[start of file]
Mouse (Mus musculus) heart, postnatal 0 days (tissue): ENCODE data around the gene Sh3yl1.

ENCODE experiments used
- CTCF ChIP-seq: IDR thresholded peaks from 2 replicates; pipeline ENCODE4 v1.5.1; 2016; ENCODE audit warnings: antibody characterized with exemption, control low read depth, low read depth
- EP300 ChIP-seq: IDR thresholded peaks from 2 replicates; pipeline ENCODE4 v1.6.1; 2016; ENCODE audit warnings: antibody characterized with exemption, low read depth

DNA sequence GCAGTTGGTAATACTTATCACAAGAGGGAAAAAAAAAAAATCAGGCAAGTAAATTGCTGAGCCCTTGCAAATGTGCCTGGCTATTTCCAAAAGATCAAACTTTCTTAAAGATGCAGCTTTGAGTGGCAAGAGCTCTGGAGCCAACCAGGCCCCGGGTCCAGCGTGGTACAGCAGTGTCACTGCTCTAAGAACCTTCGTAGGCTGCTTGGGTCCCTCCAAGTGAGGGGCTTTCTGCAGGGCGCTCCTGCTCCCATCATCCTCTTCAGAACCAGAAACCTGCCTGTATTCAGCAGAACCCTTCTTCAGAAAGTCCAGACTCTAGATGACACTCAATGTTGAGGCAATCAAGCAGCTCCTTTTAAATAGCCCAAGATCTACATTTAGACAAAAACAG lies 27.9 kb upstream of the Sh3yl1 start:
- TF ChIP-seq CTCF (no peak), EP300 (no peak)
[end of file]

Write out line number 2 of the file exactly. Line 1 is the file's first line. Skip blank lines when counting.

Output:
ENCODE experiments used